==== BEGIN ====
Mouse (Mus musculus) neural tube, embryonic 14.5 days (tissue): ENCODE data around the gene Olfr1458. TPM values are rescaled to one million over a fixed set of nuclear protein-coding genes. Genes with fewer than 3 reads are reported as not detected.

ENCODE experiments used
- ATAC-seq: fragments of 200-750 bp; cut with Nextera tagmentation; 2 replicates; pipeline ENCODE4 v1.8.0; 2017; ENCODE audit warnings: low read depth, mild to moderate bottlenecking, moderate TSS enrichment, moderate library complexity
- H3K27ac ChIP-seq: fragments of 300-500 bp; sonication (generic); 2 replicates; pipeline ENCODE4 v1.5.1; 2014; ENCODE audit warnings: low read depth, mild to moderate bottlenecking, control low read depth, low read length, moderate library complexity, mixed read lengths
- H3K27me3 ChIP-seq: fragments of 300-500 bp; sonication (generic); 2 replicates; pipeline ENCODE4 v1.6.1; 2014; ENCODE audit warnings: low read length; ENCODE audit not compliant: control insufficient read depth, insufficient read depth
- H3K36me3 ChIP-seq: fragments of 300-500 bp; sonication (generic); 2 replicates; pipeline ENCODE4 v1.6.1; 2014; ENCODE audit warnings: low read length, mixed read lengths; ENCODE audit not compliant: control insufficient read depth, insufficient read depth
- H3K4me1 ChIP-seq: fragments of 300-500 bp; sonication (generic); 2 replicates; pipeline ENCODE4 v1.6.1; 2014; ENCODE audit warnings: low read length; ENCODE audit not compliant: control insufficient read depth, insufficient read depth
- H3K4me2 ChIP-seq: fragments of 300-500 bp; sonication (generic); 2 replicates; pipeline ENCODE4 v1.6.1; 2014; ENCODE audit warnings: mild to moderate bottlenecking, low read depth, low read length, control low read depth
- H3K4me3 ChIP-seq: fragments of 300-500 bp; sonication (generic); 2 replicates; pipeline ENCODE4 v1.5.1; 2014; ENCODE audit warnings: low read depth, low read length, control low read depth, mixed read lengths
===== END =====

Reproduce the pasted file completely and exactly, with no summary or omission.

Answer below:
Mouse (Mus musculus) neural tube, embryonic 14.5 days (tissue): ENCODE data around the gene Olfr1458. TPM values are rescaled to one million over a fixed set of nuclear protein-coding genes. Genes with fewer than 3 reads are reported as not detected.

ENCODE experiments used
- ATAC-seq: fragments of 200-750 bp; cut with Nextera tagmentation; 2 replicates; pipeline ENCODE4 v1.8.0; 2017; ENCODE audit warnings: low read depth, mild to moderate bottlenecking, moderate TSS enrichment, moderate library complexity
- H3K27ac ChIP-seq: fragments of 300-500 bp; sonication (generic); 2 replicates; pipeline ENCODE4 v1.5.1; 2014; ENCODE audit warnings: low read depth, mild to moderate bottlenecking, control low read depth, low read length, moderate library complexity, mixed read lengths
- H3K27me3 ChIP-seq: fragments of 300-500 bp; sonication (generic); 2 replicates; pipeline ENCODE4 v1.6.1; 2014; ENCODE audit warnings: low read length; ENCODE audit not compliant: control insufficient read depth, insufficient read depth
- H3K36me3 ChIP-seq: fragments of 300-500 bp; sonication (generic); 2 replicates; pipeline ENCODE4 v1.6.1; 2014; ENCODE audit warnings: low read length, mixed read lengths; ENCODE audit not compliant: control insufficient read depth, insufficient read depth
- H3K4me1 ChIP-seq: fragments of 300-500 bp; sonication (generic); 2 replicates; pipeline ENCODE4 v1.6.1; 2014; ENCODE audit warnings: low read length; ENCODE audit not compliant: control insufficient read depth, insufficient read depth
- H3K4me2 ChIP-seq: fragments of 300-500 bp; sonication (generic); 2 replicates; pipeline ENCODE4 v1.6.1; 2014; ENCODE audit warnings: mild to moderate bottlenecking, low read depth, low read length, control low read depth
- H3K4me3 ChIP-seq: fragments of 300-500 bp; sonication (generic); 2 replicates; pipeline ENCODE4 v1.5.1; 2014; ENCODE audit warnings: low read depth, low read length, control low read depth, mixed read lengths